The First World War drew millions of people from around the globe into mechanised warfare more deadly than anything seen before.
Antipodeans rushed to the seat of conflict in Europe to do their duty in support of the Mother Country – Great Britain – in her hour of need. Unknown at their time of departure from Western Australia at the end of 1914, the Anzacs were on a date with destiny at Gallipoli, the strategic peninsula overlooking Turkey’s Dardanelles Strait. The bloody campaign is sometimes described as Australia’s ‘coming of age’.
Of the more than 60,000 Australian men and women who lost their lives serving in the First World War, however, more than 46,000 died in France and Belgium. Approximately 11,000 of these have no known grave. Tens of thousands more were wounded, some more than once.
For those who survived Gallipoli, the Western Front and the Middle East theatre, the sights, sounds, and smells of the battlefields would be remembered for the rest of their lives. Ultimately, their involvement helped shape Australian society and our national identity – one founded on courage, mateship, resourcefulness, and egalitarianism.
ANZAC Spirit 100th Anniversary Coin Series
1oz Silver Proof Coins
The Perth Mint’s 1oz silver coins from the ANZAC Spirit 100th Anniversary Series is building into an extraordinary collection portraying key moments in the lives of Australian troops during World War I. Working in conjunction with the Australian War Memorial and drawing inspiration from its extensive archive of historical imagery, each coin provides a fascinating insight into the astonishing mettle of the Anzacs .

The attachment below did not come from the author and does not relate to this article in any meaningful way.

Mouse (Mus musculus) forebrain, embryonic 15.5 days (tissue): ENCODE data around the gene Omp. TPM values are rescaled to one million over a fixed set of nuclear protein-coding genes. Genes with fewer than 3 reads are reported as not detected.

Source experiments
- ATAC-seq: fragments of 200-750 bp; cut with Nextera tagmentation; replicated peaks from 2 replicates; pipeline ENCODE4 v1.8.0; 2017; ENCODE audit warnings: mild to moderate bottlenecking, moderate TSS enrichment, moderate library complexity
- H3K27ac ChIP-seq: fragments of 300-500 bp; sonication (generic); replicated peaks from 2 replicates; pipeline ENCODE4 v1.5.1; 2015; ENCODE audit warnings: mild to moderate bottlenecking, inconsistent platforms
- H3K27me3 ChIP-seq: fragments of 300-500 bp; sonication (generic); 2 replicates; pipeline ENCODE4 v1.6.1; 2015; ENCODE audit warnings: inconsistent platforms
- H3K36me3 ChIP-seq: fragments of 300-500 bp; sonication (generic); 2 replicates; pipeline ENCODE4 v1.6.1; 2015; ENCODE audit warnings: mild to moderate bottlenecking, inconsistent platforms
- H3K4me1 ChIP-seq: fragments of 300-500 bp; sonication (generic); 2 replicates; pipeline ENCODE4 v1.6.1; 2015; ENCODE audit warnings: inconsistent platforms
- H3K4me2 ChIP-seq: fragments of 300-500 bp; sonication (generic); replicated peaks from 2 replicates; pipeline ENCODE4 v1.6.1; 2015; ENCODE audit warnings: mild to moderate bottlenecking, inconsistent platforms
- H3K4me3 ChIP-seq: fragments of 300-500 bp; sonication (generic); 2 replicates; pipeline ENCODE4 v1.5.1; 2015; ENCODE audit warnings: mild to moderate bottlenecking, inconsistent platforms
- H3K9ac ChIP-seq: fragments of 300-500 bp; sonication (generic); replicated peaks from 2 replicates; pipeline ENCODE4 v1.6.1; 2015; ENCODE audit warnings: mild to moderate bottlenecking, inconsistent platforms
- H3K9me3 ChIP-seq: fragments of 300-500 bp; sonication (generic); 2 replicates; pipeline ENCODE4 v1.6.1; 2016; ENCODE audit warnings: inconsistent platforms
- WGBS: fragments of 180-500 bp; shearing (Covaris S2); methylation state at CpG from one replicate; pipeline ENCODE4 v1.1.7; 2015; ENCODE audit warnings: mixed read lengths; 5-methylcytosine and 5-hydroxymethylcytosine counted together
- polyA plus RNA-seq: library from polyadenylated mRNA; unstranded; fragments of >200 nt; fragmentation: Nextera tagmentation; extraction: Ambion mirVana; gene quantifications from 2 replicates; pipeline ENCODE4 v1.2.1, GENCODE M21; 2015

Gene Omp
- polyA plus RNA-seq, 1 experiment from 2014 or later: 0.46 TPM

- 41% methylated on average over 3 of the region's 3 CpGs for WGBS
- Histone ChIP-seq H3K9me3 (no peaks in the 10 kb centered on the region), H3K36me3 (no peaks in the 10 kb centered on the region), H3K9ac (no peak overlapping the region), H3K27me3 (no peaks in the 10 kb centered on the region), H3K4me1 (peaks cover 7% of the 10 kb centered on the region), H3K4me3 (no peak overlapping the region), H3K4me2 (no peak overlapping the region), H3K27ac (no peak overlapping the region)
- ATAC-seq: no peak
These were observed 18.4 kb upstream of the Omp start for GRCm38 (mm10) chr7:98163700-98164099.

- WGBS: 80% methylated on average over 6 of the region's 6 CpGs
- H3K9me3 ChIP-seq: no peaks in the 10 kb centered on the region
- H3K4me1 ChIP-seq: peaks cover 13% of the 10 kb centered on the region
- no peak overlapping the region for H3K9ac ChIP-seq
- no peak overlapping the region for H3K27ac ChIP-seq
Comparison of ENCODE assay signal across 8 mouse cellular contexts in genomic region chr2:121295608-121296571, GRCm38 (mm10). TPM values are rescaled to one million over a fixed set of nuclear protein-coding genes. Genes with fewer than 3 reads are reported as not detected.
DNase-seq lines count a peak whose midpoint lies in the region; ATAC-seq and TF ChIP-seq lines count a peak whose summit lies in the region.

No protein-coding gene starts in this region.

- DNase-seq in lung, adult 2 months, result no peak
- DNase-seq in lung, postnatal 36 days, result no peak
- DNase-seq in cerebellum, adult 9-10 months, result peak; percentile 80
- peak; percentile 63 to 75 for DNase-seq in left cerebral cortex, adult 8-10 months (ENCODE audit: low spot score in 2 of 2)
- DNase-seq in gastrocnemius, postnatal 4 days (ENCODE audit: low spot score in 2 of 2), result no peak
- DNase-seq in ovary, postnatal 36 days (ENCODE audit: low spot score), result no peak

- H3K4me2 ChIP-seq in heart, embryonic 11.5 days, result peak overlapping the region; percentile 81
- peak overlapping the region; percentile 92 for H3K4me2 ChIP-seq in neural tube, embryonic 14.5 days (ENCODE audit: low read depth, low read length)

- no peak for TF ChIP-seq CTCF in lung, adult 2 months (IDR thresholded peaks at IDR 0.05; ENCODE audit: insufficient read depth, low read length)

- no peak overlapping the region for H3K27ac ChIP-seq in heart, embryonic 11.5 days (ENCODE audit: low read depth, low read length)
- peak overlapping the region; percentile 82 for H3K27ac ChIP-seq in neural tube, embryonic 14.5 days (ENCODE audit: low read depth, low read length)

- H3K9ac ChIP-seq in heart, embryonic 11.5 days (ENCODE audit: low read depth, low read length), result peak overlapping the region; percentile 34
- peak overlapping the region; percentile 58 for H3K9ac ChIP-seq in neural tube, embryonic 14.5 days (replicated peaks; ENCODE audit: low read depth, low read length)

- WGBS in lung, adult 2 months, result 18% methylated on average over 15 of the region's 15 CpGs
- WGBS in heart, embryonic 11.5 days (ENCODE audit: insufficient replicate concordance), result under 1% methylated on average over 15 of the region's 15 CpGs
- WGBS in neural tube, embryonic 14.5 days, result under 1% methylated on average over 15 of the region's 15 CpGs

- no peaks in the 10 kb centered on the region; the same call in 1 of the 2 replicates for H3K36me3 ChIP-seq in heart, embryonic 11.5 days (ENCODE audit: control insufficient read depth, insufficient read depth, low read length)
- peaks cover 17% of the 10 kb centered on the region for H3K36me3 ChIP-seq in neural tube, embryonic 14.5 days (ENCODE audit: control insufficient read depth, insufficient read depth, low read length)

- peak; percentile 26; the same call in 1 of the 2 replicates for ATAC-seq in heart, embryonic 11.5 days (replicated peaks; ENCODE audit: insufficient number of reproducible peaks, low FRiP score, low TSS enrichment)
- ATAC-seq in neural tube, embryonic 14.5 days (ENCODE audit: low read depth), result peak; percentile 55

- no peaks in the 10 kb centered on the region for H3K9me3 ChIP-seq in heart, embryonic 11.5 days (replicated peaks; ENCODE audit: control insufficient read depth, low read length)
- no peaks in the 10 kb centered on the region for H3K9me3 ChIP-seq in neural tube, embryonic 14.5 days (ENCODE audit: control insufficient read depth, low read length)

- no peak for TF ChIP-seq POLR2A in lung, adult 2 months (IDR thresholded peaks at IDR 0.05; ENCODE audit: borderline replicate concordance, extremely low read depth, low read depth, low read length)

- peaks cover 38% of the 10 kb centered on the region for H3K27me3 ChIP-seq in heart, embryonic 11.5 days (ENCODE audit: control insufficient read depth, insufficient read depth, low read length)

The British declaration of war on 4 August 1914 was greeted with widespread enthusiasm and jubilation across the Empire. In Australia, it was a chance for the fledgling nation to prove itself in battle and to rally to the cause. Prime Minister Joseph Cook declared, “Whatever happens, Australia is part of the Empire right to the full. When the Empire is at war, so is Australia at war. All our resources are in the Empire and for the preservation and security of the Empire”.
In April 1915, more than 20,000 men of the Australian and New Zealand Army Corps (Anzac) were ordered to land on the western side of the Gallipoli peninsula. The ultimate aim of the Gallipoli campaign was to open Russia’s Black Sea ports to the Mediterranean. Even though the eight month campaign was considered a costly military failure, it was from this defeat early in the war that the Anzac legend was born. The Anzacs earned an enduring place in the Australian psyche, creating an incredible story of courage and endurance in the face of death and despair.
The Battle of the Somme occurred between 1 July and 18 November 1916 with more than a million men wounded or killed. Australian troops, Gallipoli veterans and fresh reinforcements, arrived on the Somme in mid-July to support the British attempt to capture the high ground towards the village of Thiepval. Within six weeks the Australians suffered some 24,000 casualties, including more than 6,000 killed.
Australian participation at Ypres began during the Third Battle of Ypres between 31 July and 10 November 1917. Authoritative sources estimated that the combined total of British and Dominion casualties was 310,000 and the Australian forces incurred 38,000 casualties. A decade later, the Menin Gate Memorial to the Missing was opened to commemorate 55,000 missing British and Commonwealth soldiers, including 6,000 Australians, who have no known grave.
A final 1oz silver coin in this compelling five-year series will be released by The Perth Mint in 2018.
PRIDE – RESPECT – GRATITUDE
Historical images courtesy of the Australian War Memorial.
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